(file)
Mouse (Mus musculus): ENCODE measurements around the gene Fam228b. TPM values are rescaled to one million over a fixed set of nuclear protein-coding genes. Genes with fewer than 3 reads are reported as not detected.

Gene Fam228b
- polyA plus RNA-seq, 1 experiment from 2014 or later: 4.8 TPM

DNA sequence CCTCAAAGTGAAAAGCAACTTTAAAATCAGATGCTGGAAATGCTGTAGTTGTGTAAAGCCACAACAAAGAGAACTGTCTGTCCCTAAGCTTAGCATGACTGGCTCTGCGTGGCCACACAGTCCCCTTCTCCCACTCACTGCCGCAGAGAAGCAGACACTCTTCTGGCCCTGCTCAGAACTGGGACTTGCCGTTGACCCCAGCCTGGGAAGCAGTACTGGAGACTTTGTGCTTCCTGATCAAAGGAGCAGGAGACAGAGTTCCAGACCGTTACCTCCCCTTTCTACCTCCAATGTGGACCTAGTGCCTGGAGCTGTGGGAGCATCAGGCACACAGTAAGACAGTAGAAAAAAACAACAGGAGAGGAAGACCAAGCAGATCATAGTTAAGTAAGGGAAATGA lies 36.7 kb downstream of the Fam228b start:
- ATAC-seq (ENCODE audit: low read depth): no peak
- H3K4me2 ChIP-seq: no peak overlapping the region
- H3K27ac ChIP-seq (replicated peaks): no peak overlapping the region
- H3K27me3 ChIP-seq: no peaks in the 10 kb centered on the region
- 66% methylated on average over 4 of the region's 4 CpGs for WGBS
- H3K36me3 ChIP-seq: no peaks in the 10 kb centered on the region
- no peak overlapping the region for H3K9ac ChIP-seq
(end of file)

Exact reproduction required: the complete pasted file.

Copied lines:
Mouse (Mus musculus): ENCODE measurements around the gene Fam228b. TPM values are rescaled to one million over a fixed set of nuclear protein-coding genes. Genes with fewer than 3 reads are reported as not detected.

Gene Fam228b
- polyA plus RNA-seq, 1 experiment from 2014 or later: 4.8 TPM

DNA sequence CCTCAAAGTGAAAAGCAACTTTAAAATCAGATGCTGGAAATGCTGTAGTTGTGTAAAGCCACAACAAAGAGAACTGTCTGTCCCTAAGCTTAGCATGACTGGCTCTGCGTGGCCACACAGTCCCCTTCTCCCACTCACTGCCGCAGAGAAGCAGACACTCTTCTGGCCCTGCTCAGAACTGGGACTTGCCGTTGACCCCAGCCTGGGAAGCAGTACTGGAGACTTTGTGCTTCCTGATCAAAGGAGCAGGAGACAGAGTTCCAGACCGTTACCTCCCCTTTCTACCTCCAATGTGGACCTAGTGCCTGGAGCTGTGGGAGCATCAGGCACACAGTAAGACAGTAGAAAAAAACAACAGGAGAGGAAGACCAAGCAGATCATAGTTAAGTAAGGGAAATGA lies 36.7 kb downstream of the Fam228b start:
- ATAC-seq (ENCODE audit: low read depth): no peak
- H3K4me2 ChIP-seq: no peak overlapping the region
- H3K27ac ChIP-seq (replicated peaks): no peak overlapping the region
- H3K27me3 ChIP-seq: no peaks in the 10 kb centered on the region
- 66% methylated on average over 4 of the region's 4 CpGs for WGBS
- H3K36me3 ChIP-seq: no peaks in the 10 kb centered on the region
- no peak overlapping the region for H3K9ac ChIP-seq